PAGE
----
Insect cell based technology for swine flu vaccine

The recent outbreak of swine flu has raised the need for rapid and efficient supply of vaccines for pandemic and inter pandemic strains.However traditions modes of vaccine production fail to meet this demand. Flu vaccines were first prepared from viruses grown in embryonated eggs. Embryonated eggs are still used today because they are inexpensive, simple, reliable and have minimal side effects or dangers for immunization. The typical flu vaccine contains three current, or expected, epidemic or pandemic flu strains. Each strain is rapidly produced or cultivated in embryonated eggs. Viruses are harvested and used to inoculate more eggs. The viruses are checked for purity and strain characteristics. Viruses are harvested and separated out from most of the egg material. Viruses are killed and combined. Vaccines are tested for sterility and effectiveness. They are then ready for injection into vacinees.

But this traditional vaccine can be manufactured in the quantities needed for seasonal strains of influenza only.It also has disadvantages like limited production capacity due to limited supply of eggs, , allergic reactions to egg proteins and biosafety issues.

Scientists in Vienna aim to overcome all these drawbacks through a new technique involving insect cells. The team’s new method turns to insect cell based technology to create recombinant influenza virus-like particles (VLPs), which resemble virus particles but lack the viral nucleic acid, so they are not infectious.The Austrian team took just ten origin pandemic H1N1 influenza VLPs for immunological study in mice. This shows that production of a mock-up vaccine is feasible in this time range, outcompeting conventional production methods which take weeks to produce swine- months.These recombinant influenza virus-like particles proves to be a very fast, safe and efficient alternative to conventional influenza vaccines and represents a significant new approach for newly emerging influenza strains like swine-origin H1N1 or H5N1″ concluded Florian Krammer from the University of Natural Resources and Applied Life Science in Vienna.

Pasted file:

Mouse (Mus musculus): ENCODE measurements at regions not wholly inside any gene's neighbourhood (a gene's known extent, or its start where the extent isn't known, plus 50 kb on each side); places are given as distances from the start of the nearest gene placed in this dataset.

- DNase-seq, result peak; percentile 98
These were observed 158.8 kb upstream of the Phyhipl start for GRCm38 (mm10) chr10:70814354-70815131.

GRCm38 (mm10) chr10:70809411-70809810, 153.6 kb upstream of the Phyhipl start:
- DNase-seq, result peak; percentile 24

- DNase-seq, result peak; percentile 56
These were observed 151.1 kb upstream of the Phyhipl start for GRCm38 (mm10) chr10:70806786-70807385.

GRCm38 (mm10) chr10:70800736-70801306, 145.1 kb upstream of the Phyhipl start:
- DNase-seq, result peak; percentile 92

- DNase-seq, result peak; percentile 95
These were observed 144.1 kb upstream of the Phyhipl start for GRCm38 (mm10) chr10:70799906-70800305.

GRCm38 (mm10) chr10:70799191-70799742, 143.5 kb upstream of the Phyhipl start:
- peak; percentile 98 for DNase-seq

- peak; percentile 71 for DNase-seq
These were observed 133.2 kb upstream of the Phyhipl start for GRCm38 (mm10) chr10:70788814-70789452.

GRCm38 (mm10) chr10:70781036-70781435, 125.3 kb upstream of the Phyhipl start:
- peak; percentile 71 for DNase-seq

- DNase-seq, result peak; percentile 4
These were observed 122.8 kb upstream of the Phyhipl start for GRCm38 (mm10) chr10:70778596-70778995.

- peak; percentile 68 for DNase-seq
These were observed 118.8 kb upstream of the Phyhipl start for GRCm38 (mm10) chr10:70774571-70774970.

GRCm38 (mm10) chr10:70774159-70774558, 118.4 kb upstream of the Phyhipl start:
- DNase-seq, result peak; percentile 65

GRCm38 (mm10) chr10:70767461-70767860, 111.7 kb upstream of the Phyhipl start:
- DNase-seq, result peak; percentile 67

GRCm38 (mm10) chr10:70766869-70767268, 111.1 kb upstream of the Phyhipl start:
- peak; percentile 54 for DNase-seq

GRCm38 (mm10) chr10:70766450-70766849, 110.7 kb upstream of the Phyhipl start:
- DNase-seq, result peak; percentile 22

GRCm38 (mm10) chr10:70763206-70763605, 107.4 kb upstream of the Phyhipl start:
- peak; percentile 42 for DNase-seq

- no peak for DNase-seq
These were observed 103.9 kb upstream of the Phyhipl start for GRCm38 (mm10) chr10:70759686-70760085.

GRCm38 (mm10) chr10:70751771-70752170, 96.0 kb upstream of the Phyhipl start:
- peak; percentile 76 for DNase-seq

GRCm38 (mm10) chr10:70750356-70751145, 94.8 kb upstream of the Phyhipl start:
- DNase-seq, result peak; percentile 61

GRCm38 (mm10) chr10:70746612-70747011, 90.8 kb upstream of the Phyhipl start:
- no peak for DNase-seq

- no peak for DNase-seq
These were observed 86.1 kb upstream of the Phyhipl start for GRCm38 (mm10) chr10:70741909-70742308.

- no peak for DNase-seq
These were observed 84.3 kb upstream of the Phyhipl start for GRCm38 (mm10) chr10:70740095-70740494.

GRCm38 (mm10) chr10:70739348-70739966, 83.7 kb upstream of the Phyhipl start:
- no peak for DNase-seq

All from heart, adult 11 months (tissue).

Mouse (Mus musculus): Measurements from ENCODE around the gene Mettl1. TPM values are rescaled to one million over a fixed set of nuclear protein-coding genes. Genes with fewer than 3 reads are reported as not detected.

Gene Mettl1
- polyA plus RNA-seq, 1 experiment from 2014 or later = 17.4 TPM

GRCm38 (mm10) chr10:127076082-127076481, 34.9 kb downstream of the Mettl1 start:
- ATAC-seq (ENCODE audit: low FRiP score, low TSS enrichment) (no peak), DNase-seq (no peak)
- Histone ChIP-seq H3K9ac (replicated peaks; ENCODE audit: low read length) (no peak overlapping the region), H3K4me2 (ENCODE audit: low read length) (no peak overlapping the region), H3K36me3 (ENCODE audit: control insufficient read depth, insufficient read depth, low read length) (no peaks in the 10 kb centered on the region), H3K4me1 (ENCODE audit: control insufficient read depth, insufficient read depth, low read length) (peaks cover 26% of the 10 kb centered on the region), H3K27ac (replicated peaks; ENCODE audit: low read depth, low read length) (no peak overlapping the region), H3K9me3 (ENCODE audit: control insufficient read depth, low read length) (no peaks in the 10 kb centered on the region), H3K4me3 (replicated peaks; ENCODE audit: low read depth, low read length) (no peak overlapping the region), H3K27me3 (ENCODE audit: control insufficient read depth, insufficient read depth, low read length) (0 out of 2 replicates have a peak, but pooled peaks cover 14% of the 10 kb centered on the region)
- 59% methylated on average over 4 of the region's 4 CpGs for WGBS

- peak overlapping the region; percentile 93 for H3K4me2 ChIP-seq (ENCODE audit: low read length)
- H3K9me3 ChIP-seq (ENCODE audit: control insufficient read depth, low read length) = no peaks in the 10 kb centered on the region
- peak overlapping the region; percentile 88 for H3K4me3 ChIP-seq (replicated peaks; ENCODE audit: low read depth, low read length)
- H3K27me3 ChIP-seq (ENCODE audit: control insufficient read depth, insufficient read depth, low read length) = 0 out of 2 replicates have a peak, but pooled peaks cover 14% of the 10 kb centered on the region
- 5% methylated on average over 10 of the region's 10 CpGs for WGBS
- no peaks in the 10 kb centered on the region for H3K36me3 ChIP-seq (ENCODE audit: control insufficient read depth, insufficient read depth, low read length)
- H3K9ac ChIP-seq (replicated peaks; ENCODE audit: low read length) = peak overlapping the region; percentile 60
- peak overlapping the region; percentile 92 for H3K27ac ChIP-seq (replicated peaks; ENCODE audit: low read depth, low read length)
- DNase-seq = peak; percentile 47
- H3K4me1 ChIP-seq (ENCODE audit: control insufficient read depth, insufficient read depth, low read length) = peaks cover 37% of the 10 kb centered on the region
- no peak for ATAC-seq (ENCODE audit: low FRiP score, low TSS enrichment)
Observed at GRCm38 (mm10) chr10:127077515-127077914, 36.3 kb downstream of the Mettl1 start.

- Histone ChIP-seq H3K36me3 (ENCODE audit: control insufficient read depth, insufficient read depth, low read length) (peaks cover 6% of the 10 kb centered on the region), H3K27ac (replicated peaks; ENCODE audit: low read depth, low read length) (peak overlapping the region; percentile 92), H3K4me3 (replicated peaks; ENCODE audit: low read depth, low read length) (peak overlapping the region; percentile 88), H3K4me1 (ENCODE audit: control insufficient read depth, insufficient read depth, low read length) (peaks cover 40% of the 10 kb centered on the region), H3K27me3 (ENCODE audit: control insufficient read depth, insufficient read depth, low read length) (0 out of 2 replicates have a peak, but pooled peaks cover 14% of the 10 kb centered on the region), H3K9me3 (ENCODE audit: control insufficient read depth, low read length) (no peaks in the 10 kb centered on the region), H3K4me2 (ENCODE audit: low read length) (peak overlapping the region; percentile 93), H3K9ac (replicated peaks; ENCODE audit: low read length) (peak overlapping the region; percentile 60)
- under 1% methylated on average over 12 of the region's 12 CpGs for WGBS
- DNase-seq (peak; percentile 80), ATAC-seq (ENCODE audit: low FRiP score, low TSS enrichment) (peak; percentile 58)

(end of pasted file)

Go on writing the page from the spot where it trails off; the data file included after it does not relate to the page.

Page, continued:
“Virus-like particles will be one solution to tackle the biological variability of influenza pandemics,” said journal editor Professor Alois Jungbauer. “Mutated strains can be quickly engineered. So in this respect the teams’ work is an extremely valuable contribution to modern vaccine production.”